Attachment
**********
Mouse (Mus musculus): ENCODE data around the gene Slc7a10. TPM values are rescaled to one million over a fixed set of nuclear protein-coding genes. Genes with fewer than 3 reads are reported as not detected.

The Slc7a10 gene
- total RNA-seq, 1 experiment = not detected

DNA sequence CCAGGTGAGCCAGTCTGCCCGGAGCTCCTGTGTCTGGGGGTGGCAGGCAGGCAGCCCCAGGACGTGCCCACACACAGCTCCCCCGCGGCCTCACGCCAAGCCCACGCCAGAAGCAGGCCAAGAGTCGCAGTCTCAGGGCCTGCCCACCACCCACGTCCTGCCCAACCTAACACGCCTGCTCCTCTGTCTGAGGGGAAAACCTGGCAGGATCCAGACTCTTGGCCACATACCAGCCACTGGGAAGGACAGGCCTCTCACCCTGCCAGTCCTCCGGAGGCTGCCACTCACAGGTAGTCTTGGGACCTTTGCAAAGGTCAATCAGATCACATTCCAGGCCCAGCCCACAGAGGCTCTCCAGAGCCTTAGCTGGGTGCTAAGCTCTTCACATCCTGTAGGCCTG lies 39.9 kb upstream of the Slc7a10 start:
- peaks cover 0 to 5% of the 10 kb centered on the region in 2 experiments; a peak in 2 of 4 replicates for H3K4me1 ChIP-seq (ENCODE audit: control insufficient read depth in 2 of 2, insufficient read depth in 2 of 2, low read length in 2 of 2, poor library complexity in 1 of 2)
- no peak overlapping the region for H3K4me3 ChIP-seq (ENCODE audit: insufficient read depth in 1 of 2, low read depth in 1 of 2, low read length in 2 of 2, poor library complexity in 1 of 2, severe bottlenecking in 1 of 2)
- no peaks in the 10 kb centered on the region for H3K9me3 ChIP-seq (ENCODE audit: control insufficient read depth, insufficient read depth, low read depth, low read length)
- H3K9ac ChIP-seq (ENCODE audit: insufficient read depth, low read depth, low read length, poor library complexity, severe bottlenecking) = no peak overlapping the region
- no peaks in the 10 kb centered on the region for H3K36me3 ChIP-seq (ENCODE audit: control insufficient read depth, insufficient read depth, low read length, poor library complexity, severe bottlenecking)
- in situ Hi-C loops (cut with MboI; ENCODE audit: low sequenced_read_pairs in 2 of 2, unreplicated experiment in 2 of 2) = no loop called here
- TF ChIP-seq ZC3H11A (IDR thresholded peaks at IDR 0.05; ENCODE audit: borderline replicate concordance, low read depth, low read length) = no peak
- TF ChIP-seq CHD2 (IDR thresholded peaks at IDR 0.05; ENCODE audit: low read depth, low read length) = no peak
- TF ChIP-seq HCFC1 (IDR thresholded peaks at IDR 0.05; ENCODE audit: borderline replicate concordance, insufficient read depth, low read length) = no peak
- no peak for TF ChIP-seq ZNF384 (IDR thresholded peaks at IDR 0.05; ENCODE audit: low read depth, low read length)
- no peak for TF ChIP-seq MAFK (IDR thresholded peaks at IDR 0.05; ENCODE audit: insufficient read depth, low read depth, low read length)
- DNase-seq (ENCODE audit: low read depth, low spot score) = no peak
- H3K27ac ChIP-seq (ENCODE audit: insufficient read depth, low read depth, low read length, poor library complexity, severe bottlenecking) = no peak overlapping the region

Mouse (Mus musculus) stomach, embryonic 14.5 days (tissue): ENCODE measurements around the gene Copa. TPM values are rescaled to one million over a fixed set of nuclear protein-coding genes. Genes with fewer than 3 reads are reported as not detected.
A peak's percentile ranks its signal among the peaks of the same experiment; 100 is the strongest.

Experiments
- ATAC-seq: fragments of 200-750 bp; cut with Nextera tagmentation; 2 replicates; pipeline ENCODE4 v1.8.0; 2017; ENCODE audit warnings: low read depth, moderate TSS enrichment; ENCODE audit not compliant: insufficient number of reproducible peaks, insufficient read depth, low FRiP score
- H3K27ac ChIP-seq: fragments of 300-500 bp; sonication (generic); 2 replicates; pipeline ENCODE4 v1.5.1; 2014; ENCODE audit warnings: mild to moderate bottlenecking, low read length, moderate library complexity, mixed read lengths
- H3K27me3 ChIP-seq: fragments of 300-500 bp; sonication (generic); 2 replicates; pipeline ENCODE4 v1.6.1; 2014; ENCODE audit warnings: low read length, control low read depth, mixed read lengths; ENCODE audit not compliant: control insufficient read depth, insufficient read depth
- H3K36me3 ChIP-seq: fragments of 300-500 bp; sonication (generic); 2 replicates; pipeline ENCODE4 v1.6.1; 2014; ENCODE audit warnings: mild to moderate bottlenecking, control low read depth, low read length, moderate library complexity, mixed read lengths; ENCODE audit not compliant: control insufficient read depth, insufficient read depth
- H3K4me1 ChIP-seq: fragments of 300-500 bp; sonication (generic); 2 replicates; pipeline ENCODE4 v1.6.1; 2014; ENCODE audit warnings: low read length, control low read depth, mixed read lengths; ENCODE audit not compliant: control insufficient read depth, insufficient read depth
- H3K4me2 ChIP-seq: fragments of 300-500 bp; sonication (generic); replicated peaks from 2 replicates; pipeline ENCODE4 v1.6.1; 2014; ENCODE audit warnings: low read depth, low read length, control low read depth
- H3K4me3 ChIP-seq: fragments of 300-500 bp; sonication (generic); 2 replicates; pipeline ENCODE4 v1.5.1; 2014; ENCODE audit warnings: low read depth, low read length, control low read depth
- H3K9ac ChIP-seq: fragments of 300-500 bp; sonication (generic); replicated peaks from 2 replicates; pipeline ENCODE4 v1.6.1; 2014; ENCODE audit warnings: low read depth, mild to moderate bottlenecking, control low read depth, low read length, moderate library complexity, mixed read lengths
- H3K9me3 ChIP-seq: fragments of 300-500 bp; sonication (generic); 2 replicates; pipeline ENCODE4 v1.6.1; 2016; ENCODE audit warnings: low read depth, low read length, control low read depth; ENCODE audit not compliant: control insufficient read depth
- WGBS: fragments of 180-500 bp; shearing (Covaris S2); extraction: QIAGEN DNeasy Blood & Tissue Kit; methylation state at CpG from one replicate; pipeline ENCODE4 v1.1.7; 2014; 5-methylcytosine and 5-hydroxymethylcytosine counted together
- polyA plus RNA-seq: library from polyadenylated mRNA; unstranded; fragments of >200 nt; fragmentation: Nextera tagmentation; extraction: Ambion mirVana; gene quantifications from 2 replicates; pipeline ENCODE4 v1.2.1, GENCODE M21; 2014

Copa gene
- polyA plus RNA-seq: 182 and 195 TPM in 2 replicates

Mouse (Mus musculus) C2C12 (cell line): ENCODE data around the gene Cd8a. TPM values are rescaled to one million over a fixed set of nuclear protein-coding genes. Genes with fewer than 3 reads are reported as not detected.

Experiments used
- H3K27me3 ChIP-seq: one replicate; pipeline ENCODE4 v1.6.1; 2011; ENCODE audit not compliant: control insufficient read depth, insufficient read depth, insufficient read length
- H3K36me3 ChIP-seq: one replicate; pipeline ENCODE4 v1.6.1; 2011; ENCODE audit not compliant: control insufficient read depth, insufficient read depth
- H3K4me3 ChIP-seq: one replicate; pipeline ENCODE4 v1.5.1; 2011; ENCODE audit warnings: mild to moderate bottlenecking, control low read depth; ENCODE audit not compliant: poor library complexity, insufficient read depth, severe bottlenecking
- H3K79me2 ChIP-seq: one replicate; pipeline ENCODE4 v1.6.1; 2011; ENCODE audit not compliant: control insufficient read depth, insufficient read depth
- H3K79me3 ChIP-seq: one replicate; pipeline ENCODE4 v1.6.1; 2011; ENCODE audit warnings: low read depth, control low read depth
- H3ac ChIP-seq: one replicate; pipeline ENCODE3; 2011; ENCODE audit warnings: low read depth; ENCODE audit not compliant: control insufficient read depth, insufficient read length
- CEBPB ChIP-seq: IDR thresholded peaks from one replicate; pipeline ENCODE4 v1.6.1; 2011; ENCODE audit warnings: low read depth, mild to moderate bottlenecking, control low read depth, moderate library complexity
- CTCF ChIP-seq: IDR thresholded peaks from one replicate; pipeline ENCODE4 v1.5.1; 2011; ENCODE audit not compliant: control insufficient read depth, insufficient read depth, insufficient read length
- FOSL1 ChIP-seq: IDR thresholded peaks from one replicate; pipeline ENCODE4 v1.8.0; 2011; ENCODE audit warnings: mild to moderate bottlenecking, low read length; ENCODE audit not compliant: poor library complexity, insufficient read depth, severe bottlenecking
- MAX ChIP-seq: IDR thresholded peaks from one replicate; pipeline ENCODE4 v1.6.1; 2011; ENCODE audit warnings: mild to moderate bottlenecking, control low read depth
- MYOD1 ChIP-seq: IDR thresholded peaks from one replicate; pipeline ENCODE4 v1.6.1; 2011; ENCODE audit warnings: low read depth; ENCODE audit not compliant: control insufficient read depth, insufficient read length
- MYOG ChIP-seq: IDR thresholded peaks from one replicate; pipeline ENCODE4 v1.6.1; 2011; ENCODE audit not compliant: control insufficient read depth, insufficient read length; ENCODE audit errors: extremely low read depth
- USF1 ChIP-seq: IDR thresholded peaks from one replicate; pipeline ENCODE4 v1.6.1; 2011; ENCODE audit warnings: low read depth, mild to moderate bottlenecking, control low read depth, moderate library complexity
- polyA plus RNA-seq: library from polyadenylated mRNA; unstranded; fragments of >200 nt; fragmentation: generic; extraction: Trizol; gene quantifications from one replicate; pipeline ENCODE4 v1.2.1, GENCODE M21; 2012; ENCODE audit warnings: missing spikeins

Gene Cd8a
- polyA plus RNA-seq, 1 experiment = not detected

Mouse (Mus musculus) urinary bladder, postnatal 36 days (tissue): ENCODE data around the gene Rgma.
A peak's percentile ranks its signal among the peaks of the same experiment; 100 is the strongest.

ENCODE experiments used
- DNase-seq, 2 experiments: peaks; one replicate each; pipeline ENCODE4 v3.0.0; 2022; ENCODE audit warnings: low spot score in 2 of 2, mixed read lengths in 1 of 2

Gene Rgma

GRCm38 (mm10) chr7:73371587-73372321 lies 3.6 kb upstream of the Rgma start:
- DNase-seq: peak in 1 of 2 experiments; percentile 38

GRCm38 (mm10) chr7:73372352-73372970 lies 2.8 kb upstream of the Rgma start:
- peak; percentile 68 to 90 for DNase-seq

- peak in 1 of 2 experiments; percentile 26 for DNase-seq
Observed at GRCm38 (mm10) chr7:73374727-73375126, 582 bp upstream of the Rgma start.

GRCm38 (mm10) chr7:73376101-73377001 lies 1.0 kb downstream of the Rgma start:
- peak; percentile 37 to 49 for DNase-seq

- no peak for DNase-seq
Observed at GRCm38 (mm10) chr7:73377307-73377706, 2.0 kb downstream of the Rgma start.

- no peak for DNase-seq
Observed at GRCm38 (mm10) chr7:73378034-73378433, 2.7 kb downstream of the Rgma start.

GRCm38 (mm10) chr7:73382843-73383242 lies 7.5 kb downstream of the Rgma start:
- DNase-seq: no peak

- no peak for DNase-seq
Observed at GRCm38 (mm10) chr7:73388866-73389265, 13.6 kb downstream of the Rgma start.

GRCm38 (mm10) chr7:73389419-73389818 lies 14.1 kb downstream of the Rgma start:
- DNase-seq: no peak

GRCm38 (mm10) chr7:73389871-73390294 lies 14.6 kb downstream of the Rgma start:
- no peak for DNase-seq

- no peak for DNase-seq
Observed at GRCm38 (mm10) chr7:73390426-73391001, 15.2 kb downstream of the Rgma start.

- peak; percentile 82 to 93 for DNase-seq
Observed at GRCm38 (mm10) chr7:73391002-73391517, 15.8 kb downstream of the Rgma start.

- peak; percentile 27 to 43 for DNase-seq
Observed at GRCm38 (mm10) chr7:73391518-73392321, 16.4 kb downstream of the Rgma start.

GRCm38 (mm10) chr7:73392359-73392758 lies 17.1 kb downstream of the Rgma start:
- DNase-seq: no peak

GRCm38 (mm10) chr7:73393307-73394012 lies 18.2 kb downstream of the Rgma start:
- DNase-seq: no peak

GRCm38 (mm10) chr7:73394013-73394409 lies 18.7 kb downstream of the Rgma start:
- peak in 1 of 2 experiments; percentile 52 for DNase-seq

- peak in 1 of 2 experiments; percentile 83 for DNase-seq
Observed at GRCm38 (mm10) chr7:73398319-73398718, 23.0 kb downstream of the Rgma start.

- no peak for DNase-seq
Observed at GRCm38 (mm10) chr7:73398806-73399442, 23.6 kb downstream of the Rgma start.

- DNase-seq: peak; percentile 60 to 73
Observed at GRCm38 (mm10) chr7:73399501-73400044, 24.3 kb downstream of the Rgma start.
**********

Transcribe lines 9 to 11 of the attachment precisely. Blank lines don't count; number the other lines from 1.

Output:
- no peaks in the 10 kb centered on the region for H3K36me3 ChIP-seq (ENCODE audit: control insufficient read depth, insufficient read depth, low read length, poor library complexity, severe bottlenecking)
- in situ Hi-C loops (cut with MboI; ENCODE audit: low sequenced_read_pairs in 2 of 2, unreplicated experiment in 2 of 2) = no loop called here
- TF ChIP-seq ZC3H11A (IDR thresholded peaks at IDR 0.05; ENCODE audit: borderline replicate concordance, low read depth, low read length) = no peak